How does the clothing metaphor in the captain's account foreshadow Macbeth ripping the heart out of Scotland? "Till he unseamed him from the nave to th' chops, And fixed his head upon our...

How does the clothing metaphor in the captain's account foreshadow Macbeth ripping the heart out of Scotland?

"Till he unseamed him from the nave to th' chops, And fixed his head upon our battlements."

Asked on by devilsml01

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pohnpei397's profile pic

pohnpei397 | College Teacher | (Level 3) Distinguished Educator

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If this is foreshadowing, I think that it foreshadows all the other killings that Macbeth is going to commit (or order) during the course of this play.

In the Sergeant's account, Macbeth cuts Macdonwald open from navel to chin.  Then he cuts his head off and puts it up on display.

To me, this shows that Macbeth is a very brutal man (even if this brutality is in service of the king and country).  You can argue that it foreshadows the way that he is going to kill lots of people, including the king.  I suppose that killing the king could be called "ripping the heart out of Scotland."

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Doug Stuva | High School Teacher | (Level 1) Educator Emeritus

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Thanks to the Captain's colorful reportage, Shakespeare's Macbeth begins and ends with a beheading: 

Till he unseamed him from the nave to th' chops,

And fixed his head upon our battlements.  (Act 1.2.22-23)

and a stage direction in Act 5.8:

Enter MACDUFF, with Macbeth's head.

The beheadings provide unity, then, enclosing the drama with identical violent acts.  The connection between the beheadings is so strong that although only the first one involves skewering the severed on to a spear and raising it above the battlements (in Shakespeare's text), Roman Polanski's film version features the same being done to Macbeth's head to powerful effect.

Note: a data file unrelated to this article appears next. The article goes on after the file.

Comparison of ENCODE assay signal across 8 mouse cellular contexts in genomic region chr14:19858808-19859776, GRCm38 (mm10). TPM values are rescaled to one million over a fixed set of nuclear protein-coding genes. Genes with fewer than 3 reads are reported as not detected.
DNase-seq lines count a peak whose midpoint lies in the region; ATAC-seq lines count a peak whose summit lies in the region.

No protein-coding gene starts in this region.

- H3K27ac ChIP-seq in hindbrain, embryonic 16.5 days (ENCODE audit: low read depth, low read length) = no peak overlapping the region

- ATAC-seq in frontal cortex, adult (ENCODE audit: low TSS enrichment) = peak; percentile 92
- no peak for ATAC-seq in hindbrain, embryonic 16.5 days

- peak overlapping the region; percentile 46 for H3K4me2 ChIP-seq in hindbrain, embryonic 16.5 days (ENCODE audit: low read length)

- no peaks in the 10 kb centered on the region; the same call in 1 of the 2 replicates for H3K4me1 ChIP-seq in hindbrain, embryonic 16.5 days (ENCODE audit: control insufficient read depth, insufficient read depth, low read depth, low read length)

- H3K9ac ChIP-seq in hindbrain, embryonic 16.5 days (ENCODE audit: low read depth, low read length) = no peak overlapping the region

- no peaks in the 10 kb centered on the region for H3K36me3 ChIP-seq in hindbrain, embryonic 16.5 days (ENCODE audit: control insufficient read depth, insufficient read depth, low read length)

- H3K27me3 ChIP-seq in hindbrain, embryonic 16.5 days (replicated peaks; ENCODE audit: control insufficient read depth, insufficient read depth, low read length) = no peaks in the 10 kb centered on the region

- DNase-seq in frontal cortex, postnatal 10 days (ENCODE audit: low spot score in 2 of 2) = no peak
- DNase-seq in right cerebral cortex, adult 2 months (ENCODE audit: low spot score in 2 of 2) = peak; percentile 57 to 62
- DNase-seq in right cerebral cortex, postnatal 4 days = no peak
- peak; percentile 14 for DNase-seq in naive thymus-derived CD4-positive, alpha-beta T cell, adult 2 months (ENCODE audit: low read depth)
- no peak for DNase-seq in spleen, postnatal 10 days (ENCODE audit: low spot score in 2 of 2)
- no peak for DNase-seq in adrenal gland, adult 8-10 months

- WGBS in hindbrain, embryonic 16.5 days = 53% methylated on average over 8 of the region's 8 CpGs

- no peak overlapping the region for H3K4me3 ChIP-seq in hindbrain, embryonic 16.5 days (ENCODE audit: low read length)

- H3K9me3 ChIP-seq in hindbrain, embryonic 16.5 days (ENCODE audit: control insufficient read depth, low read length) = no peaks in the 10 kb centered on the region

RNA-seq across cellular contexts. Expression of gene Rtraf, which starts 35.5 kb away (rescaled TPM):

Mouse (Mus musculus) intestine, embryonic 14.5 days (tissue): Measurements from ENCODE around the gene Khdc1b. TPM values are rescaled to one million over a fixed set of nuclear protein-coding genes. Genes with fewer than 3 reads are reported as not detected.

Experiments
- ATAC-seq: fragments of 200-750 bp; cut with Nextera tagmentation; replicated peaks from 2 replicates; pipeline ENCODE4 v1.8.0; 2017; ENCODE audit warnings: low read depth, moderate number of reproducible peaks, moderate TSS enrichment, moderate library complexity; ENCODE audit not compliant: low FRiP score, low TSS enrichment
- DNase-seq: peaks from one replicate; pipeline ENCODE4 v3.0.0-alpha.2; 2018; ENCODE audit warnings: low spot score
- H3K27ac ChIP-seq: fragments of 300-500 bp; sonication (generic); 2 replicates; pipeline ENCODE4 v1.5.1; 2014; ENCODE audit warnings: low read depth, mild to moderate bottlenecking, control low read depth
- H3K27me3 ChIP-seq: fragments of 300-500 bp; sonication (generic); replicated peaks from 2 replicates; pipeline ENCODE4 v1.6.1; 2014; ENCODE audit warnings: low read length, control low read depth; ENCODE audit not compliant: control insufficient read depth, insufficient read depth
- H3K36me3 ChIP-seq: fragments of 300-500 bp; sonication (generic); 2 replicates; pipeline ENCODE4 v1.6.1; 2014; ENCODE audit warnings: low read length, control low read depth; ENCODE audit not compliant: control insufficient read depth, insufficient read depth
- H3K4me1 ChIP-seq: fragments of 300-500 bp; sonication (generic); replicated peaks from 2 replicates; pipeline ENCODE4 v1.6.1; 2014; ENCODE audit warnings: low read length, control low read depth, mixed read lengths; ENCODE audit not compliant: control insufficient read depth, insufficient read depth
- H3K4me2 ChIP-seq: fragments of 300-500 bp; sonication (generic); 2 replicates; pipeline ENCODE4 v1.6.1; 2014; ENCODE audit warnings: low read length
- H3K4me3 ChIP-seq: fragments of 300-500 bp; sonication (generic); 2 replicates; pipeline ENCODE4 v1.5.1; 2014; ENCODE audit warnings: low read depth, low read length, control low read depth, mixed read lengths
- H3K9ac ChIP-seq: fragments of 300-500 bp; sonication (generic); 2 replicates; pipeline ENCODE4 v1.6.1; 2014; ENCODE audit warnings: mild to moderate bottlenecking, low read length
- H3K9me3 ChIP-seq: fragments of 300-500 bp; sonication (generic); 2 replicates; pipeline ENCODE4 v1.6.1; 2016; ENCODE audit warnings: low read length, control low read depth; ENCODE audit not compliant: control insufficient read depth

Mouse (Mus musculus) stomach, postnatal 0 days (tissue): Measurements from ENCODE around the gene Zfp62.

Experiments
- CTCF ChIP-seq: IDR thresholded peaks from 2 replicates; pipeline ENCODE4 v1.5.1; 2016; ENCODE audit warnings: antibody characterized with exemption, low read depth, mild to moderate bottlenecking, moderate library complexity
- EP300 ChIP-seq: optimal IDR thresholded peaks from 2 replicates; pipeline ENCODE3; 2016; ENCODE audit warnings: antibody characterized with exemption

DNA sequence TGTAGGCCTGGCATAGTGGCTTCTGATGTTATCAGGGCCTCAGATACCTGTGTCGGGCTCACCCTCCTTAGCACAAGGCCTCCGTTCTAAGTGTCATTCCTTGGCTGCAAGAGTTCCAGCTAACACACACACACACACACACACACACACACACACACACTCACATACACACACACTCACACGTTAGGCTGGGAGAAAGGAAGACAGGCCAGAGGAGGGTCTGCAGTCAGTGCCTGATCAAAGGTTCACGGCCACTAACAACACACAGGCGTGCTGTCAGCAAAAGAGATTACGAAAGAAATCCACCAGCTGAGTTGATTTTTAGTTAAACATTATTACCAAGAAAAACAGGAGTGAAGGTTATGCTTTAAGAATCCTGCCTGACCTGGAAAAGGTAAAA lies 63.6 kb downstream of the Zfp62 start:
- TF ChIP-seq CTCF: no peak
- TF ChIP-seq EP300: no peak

The tailor metaphor, "unseamed him," echoes other tailor imagery in the drama, most notably the tailor reference by the Porter:

...Knock, knock, knock.  Who's there?  Faith,

here's an English tailor come hither for stealing out of a French

hose [skimming on expensive fabric and substituting inexpenseive].  Come in tailor.  Here you may roast your goose.  (Act 2.3.10-12)

This imaginary character in the metaphorical hell of the castle is by his equivocation connected to the famous gunpowder plot, as would be the traitor Macdonwald--the traitor that Macbeth unseams--by Shakespeare's audience.  Macbeth, too, then, comes to be associated with the gunpowder plot.

Since Macbeth's sword would have obviously passed through Macdonwald's heart on its way to his chin, one could say that the metaphor might foreshadow Macbeth's tearing the heart out of Scotland.  That is probably not the primary focus of the metaphor, however.  Macbeth will trade places with the traitor Macdonwald, wearing clothes, and a crown, that do not quite fit.   

 

 

 

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